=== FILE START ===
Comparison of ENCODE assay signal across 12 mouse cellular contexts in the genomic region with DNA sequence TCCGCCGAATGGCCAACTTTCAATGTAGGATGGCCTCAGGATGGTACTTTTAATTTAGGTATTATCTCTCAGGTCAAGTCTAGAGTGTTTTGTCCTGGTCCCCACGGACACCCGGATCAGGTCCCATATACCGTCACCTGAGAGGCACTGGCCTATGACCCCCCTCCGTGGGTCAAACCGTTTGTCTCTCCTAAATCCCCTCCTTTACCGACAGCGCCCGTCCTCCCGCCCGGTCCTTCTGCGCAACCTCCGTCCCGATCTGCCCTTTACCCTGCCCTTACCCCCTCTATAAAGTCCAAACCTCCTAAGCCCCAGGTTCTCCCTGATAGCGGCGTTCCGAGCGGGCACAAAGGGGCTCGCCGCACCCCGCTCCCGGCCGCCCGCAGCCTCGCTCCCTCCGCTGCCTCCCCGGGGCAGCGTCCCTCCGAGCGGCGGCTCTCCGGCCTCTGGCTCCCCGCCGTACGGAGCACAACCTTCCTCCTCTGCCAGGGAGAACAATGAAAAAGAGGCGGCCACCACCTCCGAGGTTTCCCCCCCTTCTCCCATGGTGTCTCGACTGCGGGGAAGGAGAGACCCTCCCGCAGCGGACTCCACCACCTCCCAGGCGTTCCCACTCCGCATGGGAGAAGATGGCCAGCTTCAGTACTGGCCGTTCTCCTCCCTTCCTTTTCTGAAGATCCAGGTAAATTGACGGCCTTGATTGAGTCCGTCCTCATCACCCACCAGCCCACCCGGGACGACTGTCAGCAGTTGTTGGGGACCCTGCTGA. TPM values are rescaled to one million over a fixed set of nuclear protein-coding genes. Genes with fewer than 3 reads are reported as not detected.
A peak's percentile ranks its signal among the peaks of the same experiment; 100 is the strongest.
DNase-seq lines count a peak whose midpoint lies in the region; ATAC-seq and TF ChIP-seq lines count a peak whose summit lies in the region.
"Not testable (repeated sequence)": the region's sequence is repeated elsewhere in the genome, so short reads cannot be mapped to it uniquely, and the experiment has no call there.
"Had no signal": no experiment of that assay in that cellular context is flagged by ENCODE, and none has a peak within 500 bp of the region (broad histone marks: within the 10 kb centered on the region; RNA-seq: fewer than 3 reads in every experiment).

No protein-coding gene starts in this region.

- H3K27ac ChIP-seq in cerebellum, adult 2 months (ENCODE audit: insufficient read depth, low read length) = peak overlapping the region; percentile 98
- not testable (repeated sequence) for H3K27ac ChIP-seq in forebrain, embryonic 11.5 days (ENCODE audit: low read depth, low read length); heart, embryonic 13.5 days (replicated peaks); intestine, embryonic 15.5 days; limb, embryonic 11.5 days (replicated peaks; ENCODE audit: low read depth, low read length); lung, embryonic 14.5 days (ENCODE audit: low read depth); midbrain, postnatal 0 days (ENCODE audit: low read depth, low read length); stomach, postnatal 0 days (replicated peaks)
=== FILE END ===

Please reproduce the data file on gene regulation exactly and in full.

Comparison of ENCODE assay signal across 12 mouse cellular contexts in the genomic region with DNA sequence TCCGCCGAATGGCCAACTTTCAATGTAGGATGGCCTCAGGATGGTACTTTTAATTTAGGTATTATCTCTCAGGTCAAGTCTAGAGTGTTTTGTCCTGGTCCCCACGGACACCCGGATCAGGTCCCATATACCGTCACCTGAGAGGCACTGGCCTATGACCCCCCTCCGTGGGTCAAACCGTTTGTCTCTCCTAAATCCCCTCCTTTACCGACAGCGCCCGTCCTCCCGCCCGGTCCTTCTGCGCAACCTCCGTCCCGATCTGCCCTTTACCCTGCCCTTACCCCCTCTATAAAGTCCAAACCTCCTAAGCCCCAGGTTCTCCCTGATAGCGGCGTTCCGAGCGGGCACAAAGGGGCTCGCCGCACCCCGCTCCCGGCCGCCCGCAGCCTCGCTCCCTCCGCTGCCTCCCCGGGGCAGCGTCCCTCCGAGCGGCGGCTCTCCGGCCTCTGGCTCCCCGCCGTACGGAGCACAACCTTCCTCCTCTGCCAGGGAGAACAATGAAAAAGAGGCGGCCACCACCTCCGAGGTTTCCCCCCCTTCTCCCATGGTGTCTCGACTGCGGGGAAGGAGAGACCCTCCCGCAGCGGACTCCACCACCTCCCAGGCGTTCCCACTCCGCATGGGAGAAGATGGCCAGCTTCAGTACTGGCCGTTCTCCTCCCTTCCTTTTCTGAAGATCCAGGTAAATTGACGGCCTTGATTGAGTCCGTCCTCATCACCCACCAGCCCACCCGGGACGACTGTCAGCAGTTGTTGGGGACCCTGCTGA. TPM values are rescaled to one million over a fixed set of nuclear protein-coding genes. Genes with fewer than 3 reads are reported as not detected.
A peak's percentile ranks its signal among the peaks of the same experiment; 100 is the strongest.
DNase-seq lines count a peak whose midpoint lies in the region; ATAC-seq and TF ChIP-seq lines count a peak whose summit lies in the region.
"Not testable (repeated sequence)": the region's sequence is repeated elsewhere in the genome, so short reads cannot be mapped to it uniquely, and the experiment has no call there.
"Had no signal": no experiment of that assay in that cellular context is flagged by ENCODE, and none has a peak within 500 bp of the region (broad histone marks: within the 10 kb centered on the region; RNA-seq: fewer than 3 reads in every experiment).

No protein-coding gene starts in this region.

- H3K27ac ChIP-seq in cerebellum, adult 2 months (ENCODE audit: insufficient read depth, low read length) = peak overlapping the region; percentile 98
- not testable (repeated sequence) for H3K27ac ChIP-seq in forebrain, embryonic 11.5 days (ENCODE audit: low read depth, low read length); heart, embryonic 13.5 days (replicated peaks); intestine, embryonic 15.5 days; limb, embryonic 11.5 days (replicated peaks; ENCODE audit: low read depth, low read length); lung, embryonic 14.5 days (ENCODE audit: low read depth); midbrain, postnatal 0 days (ENCODE audit: low read depth, low read length); stomach, postnatal 0 days (replicated peaks)